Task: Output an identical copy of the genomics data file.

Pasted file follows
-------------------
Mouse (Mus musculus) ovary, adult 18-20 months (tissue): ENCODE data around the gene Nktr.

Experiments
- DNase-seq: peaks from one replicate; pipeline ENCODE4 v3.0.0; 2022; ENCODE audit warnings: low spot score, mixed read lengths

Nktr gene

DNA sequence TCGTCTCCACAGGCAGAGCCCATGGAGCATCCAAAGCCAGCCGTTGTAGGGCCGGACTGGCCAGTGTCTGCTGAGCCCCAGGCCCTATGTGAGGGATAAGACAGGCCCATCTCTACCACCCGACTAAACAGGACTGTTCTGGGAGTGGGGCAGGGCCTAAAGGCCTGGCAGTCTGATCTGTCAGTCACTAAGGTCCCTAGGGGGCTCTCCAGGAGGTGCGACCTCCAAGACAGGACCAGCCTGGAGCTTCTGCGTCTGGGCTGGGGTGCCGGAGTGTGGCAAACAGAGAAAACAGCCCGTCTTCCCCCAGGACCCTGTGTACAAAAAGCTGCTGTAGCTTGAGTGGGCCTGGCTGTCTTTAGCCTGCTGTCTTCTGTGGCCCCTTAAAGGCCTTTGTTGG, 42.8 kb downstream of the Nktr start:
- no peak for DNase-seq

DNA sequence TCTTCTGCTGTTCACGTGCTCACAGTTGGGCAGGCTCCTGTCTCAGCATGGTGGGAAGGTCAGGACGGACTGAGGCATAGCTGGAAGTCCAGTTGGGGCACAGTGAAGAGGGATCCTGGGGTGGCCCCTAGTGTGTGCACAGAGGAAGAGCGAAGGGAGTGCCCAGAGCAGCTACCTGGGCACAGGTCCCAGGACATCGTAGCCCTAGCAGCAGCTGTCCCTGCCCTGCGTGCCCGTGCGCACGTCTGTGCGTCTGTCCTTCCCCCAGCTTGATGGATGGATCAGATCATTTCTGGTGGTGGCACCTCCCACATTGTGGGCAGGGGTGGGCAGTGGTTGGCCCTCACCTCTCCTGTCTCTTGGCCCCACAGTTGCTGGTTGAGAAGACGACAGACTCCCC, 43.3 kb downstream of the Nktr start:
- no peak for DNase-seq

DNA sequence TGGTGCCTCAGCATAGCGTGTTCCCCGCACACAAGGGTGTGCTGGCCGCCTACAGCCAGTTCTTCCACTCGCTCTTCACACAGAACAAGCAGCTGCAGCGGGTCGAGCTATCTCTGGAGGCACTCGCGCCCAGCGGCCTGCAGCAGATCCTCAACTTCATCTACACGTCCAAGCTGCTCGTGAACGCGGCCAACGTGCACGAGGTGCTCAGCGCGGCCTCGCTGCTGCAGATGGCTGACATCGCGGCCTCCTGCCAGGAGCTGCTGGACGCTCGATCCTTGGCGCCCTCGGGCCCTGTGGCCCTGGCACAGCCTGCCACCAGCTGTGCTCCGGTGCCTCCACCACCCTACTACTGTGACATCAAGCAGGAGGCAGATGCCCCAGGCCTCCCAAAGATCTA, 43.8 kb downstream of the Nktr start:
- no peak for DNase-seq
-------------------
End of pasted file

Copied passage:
Mouse (Mus musculus) ovary, adult 18-20 months (tissue): ENCODE data around the gene Nktr.

Experiments
- DNase-seq: peaks from one replicate; pipeline ENCODE4 v3.0.0; 2022; ENCODE audit warnings: low spot score, mixed read lengths

Nktr gene

DNA sequence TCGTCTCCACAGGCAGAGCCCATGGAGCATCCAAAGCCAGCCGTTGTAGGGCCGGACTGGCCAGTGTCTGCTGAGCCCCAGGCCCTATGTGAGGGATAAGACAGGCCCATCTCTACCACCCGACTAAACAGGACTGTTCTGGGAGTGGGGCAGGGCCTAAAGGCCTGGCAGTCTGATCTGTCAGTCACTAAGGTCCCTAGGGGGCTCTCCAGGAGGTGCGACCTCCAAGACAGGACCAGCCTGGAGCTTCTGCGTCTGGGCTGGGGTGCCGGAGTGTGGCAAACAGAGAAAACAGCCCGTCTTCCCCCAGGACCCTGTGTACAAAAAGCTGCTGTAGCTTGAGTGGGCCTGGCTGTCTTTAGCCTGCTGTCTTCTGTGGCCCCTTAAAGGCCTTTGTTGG, 42.8 kb downstream of the Nktr start:
- no peak for DNase-seq

DNA sequence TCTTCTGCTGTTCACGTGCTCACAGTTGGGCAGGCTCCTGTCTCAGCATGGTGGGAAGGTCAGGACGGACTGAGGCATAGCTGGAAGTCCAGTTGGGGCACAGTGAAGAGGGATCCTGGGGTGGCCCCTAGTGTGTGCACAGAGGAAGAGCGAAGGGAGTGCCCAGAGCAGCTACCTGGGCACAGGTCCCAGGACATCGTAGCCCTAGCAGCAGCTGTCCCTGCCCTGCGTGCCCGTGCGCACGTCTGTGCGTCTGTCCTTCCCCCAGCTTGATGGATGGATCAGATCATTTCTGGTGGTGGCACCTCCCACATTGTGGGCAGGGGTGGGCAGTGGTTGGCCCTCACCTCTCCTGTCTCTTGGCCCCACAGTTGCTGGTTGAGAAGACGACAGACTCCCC, 43.3 kb downstream of the Nktr start:
- no peak for DNase-seq

DNA sequence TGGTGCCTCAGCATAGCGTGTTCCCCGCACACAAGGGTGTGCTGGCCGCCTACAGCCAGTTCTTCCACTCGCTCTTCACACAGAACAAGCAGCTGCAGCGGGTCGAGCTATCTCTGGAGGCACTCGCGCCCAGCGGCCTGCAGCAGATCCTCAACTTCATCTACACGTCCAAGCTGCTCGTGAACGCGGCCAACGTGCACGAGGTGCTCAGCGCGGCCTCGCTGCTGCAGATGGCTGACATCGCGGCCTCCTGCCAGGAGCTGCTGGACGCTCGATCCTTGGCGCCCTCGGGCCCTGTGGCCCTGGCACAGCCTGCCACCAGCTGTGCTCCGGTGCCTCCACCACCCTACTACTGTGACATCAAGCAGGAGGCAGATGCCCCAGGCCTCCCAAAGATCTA, 43.8 kb downstream of the Nktr start:
- no peak for DNase-seq